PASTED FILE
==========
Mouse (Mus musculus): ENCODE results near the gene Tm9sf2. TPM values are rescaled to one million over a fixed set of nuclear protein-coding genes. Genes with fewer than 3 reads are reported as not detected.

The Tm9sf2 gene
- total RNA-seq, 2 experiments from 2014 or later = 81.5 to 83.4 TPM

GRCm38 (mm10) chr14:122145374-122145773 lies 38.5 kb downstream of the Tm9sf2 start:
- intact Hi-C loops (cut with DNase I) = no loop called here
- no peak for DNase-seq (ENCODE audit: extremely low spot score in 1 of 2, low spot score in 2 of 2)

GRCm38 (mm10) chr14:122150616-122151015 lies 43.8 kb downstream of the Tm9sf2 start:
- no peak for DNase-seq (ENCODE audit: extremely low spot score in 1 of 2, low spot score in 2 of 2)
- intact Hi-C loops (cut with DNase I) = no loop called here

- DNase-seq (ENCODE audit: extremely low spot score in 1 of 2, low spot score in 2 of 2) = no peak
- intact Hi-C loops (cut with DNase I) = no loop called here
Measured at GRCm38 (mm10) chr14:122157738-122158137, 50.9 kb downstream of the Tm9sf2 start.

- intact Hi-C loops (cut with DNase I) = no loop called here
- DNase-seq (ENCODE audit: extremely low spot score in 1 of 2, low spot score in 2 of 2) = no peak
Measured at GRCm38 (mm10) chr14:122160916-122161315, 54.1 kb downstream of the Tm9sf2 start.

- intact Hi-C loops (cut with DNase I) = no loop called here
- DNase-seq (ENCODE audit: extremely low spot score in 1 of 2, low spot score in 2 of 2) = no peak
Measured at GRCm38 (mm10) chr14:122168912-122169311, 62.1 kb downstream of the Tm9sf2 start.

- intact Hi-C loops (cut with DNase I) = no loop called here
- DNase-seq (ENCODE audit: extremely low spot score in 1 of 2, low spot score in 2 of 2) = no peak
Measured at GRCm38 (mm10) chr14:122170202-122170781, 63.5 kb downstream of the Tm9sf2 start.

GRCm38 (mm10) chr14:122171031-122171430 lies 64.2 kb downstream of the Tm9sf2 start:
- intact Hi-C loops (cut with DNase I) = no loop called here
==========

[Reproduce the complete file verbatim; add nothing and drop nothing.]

Mouse (Mus musculus): ENCODE results near the gene Tm9sf2. TPM values are rescaled to one million over a fixed set of nuclear protein-coding genes. Genes with fewer than 3 reads are reported as not detected.

The Tm9sf2 gene
- total RNA-seq, 2 experiments from 2014 or later = 81.5 to 83.4 TPM

GRCm38 (mm10) chr14:122145374-122145773 lies 38.5 kb downstream of the Tm9sf2 start:
- intact Hi-C loops (cut with DNase I) = no loop called here
- no peak for DNase-seq (ENCODE audit: extremely low spot score in 1 of 2, low spot score in 2 of 2)

GRCm38 (mm10) chr14:122150616-122151015 lies 43.8 kb downstream of the Tm9sf2 start:
- no peak for DNase-seq (ENCODE audit: extremely low spot score in 1 of 2, low spot score in 2 of 2)
- intact Hi-C loops (cut with DNase I) = no loop called here

- DNase-seq (ENCODE audit: extremely low spot score in 1 of 2, low spot score in 2 of 2) = no peak
- intact Hi-C loops (cut with DNase I) = no loop called here
Measured at GRCm38 (mm10) chr14:122157738-122158137, 50.9 kb downstream of the Tm9sf2 start.

- intact Hi-C loops (cut with DNase I) = no loop called here
- DNase-seq (ENCODE audit: extremely low spot score in 1 of 2, low spot score in 2 of 2) = no peak
Measured at GRCm38 (mm10) chr14:122160916-122161315, 54.1 kb downstream of the Tm9sf2 start.

- intact Hi-C loops (cut with DNase I) = no loop called here
- DNase-seq (ENCODE audit: extremely low spot score in 1 of 2, low spot score in 2 of 2) = no peak
Measured at GRCm38 (mm10) chr14:122168912-122169311, 62.1 kb downstream of the Tm9sf2 start.

- intact Hi-C loops (cut with DNase I) = no loop called here
- DNase-seq (ENCODE audit: extremely low spot score in 1 of 2, low spot score in 2 of 2) = no peak
Measured at GRCm38 (mm10) chr14:122170202-122170781, 63.5 kb downstream of the Tm9sf2 start.

GRCm38 (mm10) chr14:122171031-122171430 lies 64.2 kb downstream of the Tm9sf2 start:
- intact Hi-C loops (cut with DNase I) = no loop called here